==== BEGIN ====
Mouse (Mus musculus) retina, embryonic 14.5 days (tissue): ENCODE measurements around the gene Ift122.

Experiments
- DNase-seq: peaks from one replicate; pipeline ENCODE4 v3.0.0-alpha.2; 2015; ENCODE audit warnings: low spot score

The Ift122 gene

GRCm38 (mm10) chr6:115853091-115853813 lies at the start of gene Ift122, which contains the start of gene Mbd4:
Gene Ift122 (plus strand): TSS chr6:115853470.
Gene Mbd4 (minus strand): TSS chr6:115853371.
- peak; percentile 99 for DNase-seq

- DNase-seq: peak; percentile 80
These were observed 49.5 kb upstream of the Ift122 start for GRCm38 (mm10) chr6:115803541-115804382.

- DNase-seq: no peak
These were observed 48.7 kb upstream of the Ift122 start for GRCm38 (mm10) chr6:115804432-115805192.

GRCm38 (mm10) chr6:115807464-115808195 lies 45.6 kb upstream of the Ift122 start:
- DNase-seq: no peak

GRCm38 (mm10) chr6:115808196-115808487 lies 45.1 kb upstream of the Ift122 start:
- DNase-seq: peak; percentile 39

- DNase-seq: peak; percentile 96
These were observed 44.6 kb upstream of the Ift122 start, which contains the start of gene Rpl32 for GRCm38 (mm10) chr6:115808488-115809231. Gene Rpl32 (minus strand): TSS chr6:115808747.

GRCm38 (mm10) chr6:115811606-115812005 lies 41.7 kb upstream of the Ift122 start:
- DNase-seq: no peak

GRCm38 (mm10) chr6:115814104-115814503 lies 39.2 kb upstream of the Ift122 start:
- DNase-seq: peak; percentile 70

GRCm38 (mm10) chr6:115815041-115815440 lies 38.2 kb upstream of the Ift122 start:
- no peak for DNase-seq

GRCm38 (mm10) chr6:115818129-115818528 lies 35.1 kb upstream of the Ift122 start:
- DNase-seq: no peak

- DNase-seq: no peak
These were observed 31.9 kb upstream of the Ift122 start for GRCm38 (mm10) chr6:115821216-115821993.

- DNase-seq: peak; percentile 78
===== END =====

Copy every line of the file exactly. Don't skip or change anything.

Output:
Mouse (Mus musculus) retina, embryonic 14.5 days (tissue): ENCODE measurements around the gene Ift122.

Experiments
- DNase-seq: peaks from one replicate; pipeline ENCODE4 v3.0.0-alpha.2; 2015; ENCODE audit warnings: low spot score

The Ift122 gene

GRCm38 (mm10) chr6:115853091-115853813 lies at the start of gene Ift122, which contains the start of gene Mbd4:
Gene Ift122 (plus strand): TSS chr6:115853470.
Gene Mbd4 (minus strand): TSS chr6:115853371.
- peak; percentile 99 for DNase-seq

- DNase-seq: peak; percentile 80
These were observed 49.5 kb upstream of the Ift122 start for GRCm38 (mm10) chr6:115803541-115804382.

- DNase-seq: no peak
These were observed 48.7 kb upstream of the Ift122 start for GRCm38 (mm10) chr6:115804432-115805192.

GRCm38 (mm10) chr6:115807464-115808195 lies 45.6 kb upstream of the Ift122 start:
- DNase-seq: no peak

GRCm38 (mm10) chr6:115808196-115808487 lies 45.1 kb upstream of the Ift122 start:
- DNase-seq: peak; percentile 39

- DNase-seq: peak; percentile 96
These were observed 44.6 kb upstream of the Ift122 start, which contains the start of gene Rpl32 for GRCm38 (mm10) chr6:115808488-115809231. Gene Rpl32 (minus strand): TSS chr6:115808747.

GRCm38 (mm10) chr6:115811606-115812005 lies 41.7 kb upstream of the Ift122 start:
- DNase-seq: no peak

GRCm38 (mm10) chr6:115814104-115814503 lies 39.2 kb upstream of the Ift122 start:
- DNase-seq: peak; percentile 70

GRCm38 (mm10) chr6:115815041-115815440 lies 38.2 kb upstream of the Ift122 start:
- no peak for DNase-seq

GRCm38 (mm10) chr6:115818129-115818528 lies 35.1 kb upstream of the Ift122 start:
- DNase-seq: no peak

- DNase-seq: no peak
These were observed 31.9 kb upstream of the Ift122 start for GRCm38 (mm10) chr6:115821216-115821993.

- DNase-seq: peak; percentile 78